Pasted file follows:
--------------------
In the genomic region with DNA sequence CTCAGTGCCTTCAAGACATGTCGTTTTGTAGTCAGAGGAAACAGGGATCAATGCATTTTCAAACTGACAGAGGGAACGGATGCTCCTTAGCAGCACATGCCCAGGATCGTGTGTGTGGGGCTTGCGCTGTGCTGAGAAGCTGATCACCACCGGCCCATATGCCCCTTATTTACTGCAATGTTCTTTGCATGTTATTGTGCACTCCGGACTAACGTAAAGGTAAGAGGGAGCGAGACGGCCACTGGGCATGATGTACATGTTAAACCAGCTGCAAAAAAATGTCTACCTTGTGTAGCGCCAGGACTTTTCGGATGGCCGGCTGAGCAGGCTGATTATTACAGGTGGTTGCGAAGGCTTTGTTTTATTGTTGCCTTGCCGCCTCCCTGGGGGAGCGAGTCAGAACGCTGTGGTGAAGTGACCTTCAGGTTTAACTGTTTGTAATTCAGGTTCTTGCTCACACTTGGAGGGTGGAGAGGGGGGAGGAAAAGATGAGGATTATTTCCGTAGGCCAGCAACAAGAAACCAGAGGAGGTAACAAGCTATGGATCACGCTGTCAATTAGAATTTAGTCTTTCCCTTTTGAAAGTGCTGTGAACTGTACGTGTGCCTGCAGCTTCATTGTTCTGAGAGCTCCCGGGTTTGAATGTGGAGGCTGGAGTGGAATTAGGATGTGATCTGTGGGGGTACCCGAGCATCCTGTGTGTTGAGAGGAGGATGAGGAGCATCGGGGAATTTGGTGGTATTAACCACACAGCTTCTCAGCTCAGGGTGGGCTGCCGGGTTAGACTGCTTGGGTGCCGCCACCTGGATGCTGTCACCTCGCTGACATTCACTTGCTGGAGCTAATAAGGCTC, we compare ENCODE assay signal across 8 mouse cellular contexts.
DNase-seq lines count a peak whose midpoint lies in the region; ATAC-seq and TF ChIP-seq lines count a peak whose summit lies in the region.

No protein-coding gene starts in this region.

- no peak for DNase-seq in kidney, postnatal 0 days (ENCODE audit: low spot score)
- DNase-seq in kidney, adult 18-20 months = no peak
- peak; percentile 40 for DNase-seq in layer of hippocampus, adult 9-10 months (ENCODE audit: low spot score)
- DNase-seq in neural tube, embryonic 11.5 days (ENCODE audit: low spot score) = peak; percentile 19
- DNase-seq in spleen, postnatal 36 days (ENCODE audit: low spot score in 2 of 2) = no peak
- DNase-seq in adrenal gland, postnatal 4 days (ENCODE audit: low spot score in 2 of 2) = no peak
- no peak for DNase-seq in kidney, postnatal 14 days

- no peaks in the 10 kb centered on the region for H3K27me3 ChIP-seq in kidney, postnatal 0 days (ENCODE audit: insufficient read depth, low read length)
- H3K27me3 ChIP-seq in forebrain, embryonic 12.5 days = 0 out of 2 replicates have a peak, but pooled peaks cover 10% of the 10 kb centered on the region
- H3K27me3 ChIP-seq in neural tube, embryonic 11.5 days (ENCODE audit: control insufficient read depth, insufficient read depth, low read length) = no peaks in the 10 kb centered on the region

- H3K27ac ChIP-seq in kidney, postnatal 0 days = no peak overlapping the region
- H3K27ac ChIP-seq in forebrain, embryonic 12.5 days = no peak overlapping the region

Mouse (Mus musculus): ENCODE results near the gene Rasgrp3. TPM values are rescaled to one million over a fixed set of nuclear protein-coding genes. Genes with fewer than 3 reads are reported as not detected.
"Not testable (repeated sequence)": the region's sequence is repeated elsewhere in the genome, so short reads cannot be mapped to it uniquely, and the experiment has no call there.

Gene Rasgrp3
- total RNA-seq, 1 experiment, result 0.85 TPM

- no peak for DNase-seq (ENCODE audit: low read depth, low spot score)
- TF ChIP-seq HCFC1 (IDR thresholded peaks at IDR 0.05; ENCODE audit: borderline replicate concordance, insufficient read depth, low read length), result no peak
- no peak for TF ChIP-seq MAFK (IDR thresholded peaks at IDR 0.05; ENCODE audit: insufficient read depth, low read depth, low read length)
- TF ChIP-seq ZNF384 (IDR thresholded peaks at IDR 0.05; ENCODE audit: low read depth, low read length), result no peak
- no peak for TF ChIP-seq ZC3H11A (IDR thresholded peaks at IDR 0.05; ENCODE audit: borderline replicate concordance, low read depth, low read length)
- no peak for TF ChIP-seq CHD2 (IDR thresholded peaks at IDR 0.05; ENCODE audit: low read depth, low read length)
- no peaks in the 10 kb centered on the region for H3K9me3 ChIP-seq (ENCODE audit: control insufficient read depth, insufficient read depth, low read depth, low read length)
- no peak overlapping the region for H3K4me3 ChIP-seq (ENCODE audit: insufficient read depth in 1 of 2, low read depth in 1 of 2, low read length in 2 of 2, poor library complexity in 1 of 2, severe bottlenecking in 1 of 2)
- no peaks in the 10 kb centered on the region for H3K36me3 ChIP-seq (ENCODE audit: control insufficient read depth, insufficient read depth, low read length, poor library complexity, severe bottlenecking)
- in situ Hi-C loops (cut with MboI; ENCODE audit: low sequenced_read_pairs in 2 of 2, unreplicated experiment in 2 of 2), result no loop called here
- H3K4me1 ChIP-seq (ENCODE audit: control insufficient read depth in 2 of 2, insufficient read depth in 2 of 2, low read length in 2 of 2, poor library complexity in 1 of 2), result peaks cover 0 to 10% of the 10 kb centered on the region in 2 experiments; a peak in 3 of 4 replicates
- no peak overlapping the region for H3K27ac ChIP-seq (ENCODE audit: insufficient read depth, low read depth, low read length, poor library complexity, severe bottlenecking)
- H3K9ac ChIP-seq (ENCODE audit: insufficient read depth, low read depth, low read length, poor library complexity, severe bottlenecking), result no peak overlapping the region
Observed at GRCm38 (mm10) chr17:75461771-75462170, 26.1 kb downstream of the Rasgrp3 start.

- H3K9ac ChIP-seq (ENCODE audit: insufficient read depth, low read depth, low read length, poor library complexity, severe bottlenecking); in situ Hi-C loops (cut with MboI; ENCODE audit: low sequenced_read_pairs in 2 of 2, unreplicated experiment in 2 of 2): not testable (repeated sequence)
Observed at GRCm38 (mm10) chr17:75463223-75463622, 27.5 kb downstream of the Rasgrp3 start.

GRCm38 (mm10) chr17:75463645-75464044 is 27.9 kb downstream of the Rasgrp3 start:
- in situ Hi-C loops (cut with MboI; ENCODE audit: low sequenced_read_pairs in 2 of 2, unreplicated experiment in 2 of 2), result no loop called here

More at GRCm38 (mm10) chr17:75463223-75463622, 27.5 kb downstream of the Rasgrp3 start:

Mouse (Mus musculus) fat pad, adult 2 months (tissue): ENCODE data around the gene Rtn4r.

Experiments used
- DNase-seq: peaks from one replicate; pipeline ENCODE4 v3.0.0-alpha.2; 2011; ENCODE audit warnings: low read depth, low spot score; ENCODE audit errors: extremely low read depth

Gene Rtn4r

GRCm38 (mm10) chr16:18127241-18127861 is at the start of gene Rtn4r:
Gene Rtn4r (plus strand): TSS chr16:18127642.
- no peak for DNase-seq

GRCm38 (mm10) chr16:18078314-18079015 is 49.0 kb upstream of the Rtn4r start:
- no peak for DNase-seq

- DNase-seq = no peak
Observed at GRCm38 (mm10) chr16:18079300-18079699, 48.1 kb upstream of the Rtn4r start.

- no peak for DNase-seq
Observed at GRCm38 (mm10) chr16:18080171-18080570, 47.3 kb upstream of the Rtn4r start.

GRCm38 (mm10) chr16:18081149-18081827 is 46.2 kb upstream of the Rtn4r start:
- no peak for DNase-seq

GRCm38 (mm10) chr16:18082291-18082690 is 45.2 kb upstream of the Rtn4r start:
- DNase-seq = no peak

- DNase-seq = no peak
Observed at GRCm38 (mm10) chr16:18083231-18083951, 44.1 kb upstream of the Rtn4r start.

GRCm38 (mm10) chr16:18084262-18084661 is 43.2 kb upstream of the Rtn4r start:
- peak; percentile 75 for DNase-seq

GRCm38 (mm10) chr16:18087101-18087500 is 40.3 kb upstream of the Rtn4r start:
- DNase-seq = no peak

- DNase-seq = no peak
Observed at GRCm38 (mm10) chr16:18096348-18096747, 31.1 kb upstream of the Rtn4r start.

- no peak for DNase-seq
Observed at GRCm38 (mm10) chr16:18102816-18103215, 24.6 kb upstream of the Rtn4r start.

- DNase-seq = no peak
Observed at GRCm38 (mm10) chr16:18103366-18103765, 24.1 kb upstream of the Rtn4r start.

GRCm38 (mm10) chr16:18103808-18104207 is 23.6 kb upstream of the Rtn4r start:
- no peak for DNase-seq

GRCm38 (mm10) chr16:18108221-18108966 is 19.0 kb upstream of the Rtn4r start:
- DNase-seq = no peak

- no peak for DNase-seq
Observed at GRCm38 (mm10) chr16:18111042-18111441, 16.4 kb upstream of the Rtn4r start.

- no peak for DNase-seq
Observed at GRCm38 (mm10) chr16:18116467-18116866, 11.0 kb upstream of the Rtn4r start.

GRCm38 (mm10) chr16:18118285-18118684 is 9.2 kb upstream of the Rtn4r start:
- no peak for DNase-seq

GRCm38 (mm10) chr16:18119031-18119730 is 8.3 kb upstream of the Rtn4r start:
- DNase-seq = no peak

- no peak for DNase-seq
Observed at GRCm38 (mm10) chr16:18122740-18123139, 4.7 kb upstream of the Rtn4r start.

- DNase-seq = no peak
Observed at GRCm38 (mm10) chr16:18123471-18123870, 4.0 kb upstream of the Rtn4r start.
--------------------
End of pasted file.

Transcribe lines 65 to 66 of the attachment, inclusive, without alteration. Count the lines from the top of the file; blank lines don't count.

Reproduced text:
Observed at GRCm38 (mm10) chr16:18102816-18103215, 24.6 kb upstream of the Rtn4r start.

- DNase-seq = no peak